When the first commercial airline took flight, piloted by Tony Jannus, in 1914, 3,000 people gathered at the pier in St. Petersburg, Florida to watch in awe. The flight only last 23 minutes and it’s fair to assume that Abram C. Pheil, who was a passenger on board, probably wasn’t worried about his luggage being lost, subpar food, or that his personal data would be threatened.
Fast-forward to 2018 and passenger planes are not the only thing in the clouds. We have become increasingly reliant on the convenience that internet connectivity brings. Unfortunately, demand for speed and ease of online booking has come at a price for some airline passengers and the carriers they trusted with their personal data.
Might as Well Place Your Data on the Baggage Carousel
British Airways (BA) has been making headlines after the airline suffered a malicious breach of its website and mobile app. Around 380,000 payment cards - including the three-digit CVV security code on the back of cards – were compromised during the cyber-attack over a two-week period between 21 August and 5 September 2018. Confusion among BA customers was further compounded by news that the data was almost certainly being traded on the dark web immediately after the attack.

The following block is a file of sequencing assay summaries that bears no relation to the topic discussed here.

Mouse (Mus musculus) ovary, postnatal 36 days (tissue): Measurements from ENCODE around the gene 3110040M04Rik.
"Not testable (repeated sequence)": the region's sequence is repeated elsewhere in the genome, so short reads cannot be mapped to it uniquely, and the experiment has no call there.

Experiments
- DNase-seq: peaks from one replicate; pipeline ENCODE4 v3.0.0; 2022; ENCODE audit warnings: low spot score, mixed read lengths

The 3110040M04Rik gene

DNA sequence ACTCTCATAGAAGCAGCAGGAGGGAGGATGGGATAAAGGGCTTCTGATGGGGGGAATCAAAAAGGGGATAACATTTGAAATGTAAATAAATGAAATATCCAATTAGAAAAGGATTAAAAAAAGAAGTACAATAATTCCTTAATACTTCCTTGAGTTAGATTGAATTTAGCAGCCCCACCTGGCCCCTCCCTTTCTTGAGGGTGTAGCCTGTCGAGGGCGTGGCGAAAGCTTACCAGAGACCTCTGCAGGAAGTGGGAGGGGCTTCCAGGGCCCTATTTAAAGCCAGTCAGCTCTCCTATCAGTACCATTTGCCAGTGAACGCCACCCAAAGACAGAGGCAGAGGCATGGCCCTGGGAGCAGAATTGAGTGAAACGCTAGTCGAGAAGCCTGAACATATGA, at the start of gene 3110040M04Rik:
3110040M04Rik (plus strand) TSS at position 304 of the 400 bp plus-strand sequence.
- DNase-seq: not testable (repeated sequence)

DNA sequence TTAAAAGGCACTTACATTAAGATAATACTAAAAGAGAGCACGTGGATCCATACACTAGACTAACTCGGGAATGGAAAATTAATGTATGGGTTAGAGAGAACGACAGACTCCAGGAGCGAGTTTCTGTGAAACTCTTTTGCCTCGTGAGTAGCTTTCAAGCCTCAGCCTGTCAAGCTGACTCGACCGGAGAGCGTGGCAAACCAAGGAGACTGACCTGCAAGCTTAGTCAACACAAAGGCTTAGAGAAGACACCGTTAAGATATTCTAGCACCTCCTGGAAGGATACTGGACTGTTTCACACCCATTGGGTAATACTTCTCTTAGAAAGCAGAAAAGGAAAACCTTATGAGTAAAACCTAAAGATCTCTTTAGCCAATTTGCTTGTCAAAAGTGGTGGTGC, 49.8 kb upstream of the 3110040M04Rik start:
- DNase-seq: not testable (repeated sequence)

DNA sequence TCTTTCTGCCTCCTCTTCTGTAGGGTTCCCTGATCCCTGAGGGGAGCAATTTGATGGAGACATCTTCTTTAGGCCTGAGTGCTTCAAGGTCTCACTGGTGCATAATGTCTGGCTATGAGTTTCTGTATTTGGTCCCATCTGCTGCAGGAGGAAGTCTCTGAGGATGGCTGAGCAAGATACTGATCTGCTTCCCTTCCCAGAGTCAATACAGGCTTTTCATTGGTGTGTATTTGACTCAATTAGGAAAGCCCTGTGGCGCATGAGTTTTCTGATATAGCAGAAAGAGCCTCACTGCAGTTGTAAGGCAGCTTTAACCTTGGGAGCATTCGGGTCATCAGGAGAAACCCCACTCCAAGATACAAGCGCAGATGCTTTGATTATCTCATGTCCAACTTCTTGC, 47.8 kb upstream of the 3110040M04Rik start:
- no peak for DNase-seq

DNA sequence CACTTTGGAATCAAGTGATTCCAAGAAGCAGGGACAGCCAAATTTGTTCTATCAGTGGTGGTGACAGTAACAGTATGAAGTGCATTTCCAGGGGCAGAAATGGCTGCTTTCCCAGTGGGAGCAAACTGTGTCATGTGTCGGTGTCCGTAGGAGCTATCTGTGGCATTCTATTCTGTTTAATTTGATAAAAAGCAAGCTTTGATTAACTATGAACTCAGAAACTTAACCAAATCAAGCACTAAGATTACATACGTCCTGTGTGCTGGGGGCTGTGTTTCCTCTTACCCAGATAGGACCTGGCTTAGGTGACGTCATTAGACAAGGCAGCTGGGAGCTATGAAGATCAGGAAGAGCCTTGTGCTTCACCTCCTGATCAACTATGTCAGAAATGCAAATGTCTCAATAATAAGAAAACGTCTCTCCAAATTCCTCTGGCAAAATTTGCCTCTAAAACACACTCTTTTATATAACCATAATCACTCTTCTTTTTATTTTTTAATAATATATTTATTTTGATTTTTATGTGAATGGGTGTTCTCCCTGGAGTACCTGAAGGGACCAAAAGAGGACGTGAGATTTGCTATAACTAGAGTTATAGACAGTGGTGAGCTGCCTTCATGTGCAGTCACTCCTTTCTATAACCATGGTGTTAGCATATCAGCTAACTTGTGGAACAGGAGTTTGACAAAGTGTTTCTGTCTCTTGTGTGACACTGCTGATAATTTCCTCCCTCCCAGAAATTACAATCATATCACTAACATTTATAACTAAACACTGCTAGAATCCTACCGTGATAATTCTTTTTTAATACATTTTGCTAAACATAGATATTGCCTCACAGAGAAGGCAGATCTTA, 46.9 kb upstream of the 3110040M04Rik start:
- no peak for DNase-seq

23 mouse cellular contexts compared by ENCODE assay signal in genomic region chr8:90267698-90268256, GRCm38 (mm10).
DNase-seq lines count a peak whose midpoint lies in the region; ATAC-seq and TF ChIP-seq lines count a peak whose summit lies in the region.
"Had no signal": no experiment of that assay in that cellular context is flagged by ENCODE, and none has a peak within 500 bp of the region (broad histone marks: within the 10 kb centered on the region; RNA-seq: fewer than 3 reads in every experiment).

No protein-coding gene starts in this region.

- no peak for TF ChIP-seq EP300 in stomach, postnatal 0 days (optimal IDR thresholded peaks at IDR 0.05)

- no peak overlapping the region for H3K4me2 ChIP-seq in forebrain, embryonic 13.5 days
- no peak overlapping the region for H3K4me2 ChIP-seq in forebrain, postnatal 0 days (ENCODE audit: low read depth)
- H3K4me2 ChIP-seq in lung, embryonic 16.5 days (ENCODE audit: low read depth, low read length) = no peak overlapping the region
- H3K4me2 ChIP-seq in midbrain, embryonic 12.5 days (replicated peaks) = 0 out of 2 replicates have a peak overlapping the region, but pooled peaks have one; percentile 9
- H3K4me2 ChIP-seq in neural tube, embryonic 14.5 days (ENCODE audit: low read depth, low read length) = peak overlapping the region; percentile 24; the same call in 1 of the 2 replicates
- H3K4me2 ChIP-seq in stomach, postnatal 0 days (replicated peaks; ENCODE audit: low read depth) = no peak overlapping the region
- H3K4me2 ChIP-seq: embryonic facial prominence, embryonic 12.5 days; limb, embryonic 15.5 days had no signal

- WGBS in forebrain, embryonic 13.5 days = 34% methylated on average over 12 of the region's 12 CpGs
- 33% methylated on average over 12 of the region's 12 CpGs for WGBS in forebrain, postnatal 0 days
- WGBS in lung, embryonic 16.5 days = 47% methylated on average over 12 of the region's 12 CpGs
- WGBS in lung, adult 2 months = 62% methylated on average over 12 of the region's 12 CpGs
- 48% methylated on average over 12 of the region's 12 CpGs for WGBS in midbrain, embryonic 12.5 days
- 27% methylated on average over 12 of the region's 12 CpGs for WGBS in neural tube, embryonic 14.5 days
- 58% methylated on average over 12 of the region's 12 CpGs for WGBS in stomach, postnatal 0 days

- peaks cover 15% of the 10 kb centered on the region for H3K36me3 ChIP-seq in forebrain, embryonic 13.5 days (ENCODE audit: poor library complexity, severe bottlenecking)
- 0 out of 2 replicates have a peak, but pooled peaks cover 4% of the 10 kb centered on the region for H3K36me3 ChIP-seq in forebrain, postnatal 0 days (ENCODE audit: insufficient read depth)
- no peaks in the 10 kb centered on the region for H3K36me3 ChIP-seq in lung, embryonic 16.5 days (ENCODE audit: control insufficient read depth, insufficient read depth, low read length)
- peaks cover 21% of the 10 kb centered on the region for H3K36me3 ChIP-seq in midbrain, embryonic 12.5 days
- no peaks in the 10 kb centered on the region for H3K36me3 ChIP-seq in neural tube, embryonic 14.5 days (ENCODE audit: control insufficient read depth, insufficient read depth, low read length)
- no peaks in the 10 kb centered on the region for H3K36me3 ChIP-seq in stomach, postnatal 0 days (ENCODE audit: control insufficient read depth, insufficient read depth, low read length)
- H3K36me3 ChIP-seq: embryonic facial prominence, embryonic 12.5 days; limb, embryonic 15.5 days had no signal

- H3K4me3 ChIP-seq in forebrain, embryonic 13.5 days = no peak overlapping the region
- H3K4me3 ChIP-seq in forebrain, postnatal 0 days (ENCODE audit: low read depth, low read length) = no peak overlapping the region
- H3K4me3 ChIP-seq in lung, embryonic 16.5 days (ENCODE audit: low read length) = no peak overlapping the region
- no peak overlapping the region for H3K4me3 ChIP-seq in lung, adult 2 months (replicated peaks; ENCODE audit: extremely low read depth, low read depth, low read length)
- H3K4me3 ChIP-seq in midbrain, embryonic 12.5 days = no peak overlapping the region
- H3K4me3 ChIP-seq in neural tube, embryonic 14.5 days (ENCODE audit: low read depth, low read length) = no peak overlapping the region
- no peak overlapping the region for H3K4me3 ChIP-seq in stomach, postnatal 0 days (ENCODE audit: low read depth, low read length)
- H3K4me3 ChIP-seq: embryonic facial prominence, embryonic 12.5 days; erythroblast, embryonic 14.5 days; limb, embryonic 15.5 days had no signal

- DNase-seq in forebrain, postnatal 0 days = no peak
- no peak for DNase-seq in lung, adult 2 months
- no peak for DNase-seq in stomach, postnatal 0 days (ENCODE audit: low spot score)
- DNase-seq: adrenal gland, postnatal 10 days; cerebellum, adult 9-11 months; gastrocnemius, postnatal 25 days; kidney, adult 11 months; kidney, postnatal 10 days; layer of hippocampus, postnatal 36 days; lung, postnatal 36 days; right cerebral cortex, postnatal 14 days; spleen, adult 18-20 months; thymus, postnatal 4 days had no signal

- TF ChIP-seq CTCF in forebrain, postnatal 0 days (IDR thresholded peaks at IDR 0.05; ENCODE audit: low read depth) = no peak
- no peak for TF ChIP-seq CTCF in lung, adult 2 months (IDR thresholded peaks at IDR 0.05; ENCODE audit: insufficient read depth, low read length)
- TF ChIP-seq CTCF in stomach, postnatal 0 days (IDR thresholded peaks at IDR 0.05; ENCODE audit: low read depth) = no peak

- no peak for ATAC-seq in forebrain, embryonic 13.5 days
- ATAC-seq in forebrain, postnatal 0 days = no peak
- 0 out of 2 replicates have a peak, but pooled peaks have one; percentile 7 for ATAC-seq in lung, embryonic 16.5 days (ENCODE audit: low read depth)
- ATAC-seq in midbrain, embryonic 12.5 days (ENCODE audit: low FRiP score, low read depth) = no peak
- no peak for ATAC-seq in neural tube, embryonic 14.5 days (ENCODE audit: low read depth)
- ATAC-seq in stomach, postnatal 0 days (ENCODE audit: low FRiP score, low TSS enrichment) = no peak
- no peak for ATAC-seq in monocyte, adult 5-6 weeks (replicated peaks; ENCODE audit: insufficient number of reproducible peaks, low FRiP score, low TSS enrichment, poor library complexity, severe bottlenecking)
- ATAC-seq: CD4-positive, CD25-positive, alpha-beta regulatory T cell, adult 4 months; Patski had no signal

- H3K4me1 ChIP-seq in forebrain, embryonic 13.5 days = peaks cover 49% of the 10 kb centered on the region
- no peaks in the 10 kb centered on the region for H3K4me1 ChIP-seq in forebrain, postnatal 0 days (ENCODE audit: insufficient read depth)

As recently as June – a month after the EU's new General Data Protection Regulation (GDPR) came into force – members of BA's frequent flyer programme received an email reassuring them that: “Your personal information is in safe hands with British Airways. We want you to know you can trust us to respect your privacy and keep your personal information safe.”
The BA cyber-attack is not an isolated incident within the airline industry. In fact, it's just the latest in a growing list of data breaches to be reported:
- Air Canada recently confirmed a data breach - including passport details - of its mobile app between 22-24 August 2018, affecting up to 20,000 of its customers.
- In July 2018 it was revealed that a major vulnerability in Thomas Cook Airlines' booking system had exposed the names, email addresses and flight details of customers.
- In May 2018, Atlanta-based carrier Delta Airlines announced that its third-party online chat service had been impacted by a cyber incident between September and October 2017, resulting in customer payment information being compromised.
- In 2016, Korea's second largest airline, Asiana Airlines, confirmed that its website had suffered a security breach, compromising the sensitive information of thousands of its passengers, including passport information, home addresses, bank account details and phone numbers.
So, what are the implications of a cyber-attack and subsequent theft of personal data to both the airlines and their customers?
Sky's the Limit to Your Reputational Damage
Organisations receive and store vast amounts of personal data, bringing the issue of consumer trust to the fore. Established companies like BA build trust over time via proven track records. According to SAI Global's Consumer Trust Index (CTI), a good reputation - even in the absence of direct experience with a company - equated to trust for 76% of consumers.